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Comment Re:Linux Mint gets it right. (Score 1) 155

I've been using Mint at home for a few months. While I like the design better than any other desktop, I have one major problem with it:

If any program freezes, the WHOLE DESKTOP freezes. I get this about once a day where Firefox stops to think for 10 or so seconds. During those 10 seconds, cinnamon refuses to do ANYTHING except draw the mouse cursor.

You can't switch applications, you can't switch desktops, you can't run shell commands to try to kill the misbehaving program.

The only thing you can do is hit Ctrl+Alt+F6, and kill programs from that console. But it's not even obvious what program is causing the trouble, as it's has nothing to do with CPU utilization. It's as if cinnamon only has one thread for rendering the screen and since Firefox is (very slowly) updating the screen, then nothing else can happen in the entire system.

Comment Basic understanding would be nice (Score 1) 336

As part of my day job, I interview both junior and senior designers for jobs in C++. I get excited when people know about references. You might be amazed at how often someone applies for a SENIOR position and can't answer this question: Can you explain what a [C++] reference is, when you should use them, and describe their memory/time complexity. For a entry level position, if you SAY that you know C++, you better be able to answer that question. If you SAY that you are an expert, you better be able to explain virtual inheritance, vtables, templates, partial template specilization, etc...

If you say that you don't know C++, but you know SOME language which you can discuss in a meaningful manner, that's fine too.

Regardless of the job you are applying for, I expect you to be a quick thinker and demonstrate good problem solving skills. Beyond that, if you are applying for a senior position, you better know SOME language very well.

And anyone who says that C#, Java, Python or some other toy language is "better" must never have written software where performance actually mattered. If you are writing GUIs for a phone, then use whatever language gets the job done best, but when you are writing software that has to get massive amounts of work done, on limited resources, and needs uptimes that are measured in years, then you use a language with less run-time overhead and more predictable results.

Comment Re:Extradition? (Score 1) 299

Extra insurance *is* a higher standard. Now, maybe it's not meaningfully higher, but it's not the only difference. In my city, all licenced taxis must have a specific meter which charges at a predictable rate. You can find out ahead of time (from a web-site) what your ride is going to cost. Now, I get what you are saying. We probably don't require that they are better drivers. That seems like an oversight.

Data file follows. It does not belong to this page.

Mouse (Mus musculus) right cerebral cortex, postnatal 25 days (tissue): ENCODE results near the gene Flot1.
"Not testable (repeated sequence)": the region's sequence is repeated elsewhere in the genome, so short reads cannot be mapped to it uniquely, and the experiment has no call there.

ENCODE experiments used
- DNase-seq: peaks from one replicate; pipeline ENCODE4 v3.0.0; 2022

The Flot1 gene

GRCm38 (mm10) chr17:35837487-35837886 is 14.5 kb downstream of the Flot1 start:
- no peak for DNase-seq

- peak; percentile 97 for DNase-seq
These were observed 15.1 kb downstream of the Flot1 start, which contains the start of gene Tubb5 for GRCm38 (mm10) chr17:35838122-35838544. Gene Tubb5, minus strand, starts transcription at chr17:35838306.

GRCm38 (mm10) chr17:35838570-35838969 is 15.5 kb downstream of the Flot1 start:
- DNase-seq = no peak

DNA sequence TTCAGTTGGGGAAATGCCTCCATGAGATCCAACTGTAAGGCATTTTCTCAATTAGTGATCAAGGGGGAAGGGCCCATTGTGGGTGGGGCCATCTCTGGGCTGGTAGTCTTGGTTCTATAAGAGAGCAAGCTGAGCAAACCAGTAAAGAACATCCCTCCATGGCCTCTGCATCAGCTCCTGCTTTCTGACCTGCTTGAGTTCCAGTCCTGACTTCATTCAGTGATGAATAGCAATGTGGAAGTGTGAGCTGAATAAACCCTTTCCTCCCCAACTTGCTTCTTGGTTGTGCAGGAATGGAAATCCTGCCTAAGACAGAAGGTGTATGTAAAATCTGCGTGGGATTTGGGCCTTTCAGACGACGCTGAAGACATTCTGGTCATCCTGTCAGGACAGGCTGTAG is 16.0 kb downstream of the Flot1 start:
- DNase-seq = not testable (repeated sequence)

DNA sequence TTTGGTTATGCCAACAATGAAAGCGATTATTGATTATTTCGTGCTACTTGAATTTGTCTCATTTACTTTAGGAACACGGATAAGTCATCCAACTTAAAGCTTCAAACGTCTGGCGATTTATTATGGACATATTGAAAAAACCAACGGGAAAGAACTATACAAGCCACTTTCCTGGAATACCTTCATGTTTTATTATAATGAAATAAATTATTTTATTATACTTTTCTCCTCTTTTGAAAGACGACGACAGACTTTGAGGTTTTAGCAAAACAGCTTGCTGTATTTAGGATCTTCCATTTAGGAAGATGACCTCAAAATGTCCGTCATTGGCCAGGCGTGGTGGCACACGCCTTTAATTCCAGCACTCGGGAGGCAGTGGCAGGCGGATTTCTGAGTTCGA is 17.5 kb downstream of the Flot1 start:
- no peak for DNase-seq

Comment Re:Extradition? (Score 2) 299

You are half right here. Driving a taxi is mostly the same as driving a normal car. I think that a surprisingly large percentage of regular drivers are terrible drivers; they should have their licences revoked. But any politician that changed the laws such that the bottom 20% of drivers lost their licence would at least be quickly voted out of office, and possibly assassinated for causing our economy to collapse [think of all the people that couldn't drive to work anymore]. We hold taxi drivers to a higher standard because we are not willing to hold everyone to that standard.

Comment Re:I don't see the problem (Score 2) 135

Distillation only works with liquids. Comet ice is not a liquid. Even if light water [on the surface] evaporates more quickly, since there is no process to replenish the light water on the surface, all you're going to end up with is a tiny crust of heavy water (a few molecules thick) and then the rest of the ice is going to be the original mixture.

Comment Re:Misunderstanding the halting problem (Score 1) 335

Take an X-ray machine for example. We know these can kill people (look up Therac-25). However, if we write an overall program that calls a supplied program to calculate the treatment duration, and have a routine to control the machine and which has a hard limit on the duration, then it doesn't matter if the supplied program can, in some circumstances, calculate an excessive duration, because the patient can't get that dose.

What makes you think that "hard limit" enforcing code can't have a bug in it? I assume your answer is that it's such a small program that you can do a formal proof that it has no bugs. Fine, but what about the OS it runs under? Or the memory controller? Or the actual memory? Any of those can be wrong in a way that could, in theory, cause a patient to be given an overdose. If we can make a robot that is more accurate than a human (at practically any task), we probably should (ignoring issues of liability and macroeconomics), but we have yet to make *anything* that is 100%, let alone a computer controlled robot.

Comment Re:There have been worse outages (Score 1) 133

I don't know what you mean by "analog", but unless you are talking about a single, physical wire connecting you with the 911 operator, then calls have been routed and core lines have been oversubscribed for decades (several). Even before rotary dial, you had to ask an operator to connect you. They probably had more outages than any modern system.

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